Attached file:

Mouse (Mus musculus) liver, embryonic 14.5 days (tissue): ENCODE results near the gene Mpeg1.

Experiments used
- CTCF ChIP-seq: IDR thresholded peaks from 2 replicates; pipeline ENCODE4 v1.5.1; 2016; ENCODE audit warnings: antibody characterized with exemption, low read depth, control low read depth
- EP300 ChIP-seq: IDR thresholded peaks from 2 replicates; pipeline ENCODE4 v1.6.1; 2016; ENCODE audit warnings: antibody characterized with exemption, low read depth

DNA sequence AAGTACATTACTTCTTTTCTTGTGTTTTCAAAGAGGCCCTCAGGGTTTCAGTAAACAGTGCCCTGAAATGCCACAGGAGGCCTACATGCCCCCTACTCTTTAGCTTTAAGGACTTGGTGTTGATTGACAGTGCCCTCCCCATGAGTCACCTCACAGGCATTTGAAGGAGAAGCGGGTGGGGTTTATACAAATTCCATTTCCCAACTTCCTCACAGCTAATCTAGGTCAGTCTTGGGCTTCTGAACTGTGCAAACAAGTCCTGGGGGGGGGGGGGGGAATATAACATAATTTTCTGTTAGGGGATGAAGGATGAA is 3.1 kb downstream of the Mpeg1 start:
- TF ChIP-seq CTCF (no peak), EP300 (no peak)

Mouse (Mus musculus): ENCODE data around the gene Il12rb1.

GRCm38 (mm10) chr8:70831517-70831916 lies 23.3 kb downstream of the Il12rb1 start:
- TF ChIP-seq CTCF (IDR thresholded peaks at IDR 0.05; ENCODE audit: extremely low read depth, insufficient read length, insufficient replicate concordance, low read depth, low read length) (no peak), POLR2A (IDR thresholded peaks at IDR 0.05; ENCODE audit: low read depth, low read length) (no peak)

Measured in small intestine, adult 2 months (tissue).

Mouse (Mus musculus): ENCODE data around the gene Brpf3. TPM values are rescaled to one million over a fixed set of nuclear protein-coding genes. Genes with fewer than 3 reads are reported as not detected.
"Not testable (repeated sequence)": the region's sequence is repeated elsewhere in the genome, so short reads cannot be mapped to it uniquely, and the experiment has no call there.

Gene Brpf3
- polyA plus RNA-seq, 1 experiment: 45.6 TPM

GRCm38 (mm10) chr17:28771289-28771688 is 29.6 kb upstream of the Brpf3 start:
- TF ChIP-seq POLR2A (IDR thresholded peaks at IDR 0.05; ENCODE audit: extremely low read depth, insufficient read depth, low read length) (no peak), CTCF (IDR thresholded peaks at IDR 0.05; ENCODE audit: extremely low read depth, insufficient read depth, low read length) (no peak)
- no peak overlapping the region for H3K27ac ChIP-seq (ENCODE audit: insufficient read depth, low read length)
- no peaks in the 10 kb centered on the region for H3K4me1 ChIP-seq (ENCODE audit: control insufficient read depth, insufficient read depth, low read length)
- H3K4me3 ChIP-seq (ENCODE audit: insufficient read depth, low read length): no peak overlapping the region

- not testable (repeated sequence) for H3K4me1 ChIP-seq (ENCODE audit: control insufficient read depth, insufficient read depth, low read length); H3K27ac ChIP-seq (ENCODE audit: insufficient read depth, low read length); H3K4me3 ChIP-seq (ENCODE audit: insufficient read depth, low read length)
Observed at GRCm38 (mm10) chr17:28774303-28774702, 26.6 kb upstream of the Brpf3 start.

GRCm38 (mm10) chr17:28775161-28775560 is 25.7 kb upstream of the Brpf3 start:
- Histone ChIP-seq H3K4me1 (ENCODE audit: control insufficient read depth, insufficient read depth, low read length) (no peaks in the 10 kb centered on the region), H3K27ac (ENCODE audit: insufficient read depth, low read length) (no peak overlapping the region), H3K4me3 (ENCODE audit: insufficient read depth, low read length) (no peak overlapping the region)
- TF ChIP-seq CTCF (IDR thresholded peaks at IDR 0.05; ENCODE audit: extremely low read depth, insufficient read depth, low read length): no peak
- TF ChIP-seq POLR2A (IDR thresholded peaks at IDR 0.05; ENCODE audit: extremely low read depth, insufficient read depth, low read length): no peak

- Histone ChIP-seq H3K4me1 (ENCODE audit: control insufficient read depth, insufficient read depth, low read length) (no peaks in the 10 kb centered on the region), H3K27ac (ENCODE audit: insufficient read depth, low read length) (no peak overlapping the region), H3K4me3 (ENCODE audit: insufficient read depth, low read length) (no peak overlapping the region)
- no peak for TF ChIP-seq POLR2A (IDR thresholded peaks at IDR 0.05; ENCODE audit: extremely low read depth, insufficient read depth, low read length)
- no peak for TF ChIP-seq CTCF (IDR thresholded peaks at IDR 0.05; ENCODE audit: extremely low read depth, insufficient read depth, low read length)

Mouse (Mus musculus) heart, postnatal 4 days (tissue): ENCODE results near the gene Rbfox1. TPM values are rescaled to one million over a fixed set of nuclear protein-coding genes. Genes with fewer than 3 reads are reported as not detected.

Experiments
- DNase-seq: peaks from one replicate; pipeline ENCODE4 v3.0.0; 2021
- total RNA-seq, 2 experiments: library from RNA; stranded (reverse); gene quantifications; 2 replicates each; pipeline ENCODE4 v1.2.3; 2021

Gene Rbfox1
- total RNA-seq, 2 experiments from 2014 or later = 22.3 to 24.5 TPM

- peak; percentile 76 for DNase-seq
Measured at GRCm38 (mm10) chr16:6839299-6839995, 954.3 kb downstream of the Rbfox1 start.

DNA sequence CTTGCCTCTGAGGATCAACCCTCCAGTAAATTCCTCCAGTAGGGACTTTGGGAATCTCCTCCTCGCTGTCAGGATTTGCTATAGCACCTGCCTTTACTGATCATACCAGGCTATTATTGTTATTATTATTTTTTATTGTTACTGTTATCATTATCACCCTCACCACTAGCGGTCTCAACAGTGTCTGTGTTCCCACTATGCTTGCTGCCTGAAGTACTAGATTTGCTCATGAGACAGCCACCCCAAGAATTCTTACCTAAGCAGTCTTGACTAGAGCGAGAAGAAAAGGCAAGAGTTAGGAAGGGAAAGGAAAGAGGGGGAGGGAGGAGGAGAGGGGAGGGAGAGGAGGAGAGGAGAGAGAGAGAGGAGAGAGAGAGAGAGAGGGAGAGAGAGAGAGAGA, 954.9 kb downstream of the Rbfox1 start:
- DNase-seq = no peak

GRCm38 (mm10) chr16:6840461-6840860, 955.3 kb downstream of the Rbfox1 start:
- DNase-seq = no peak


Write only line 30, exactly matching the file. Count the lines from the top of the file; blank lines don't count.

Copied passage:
Experiments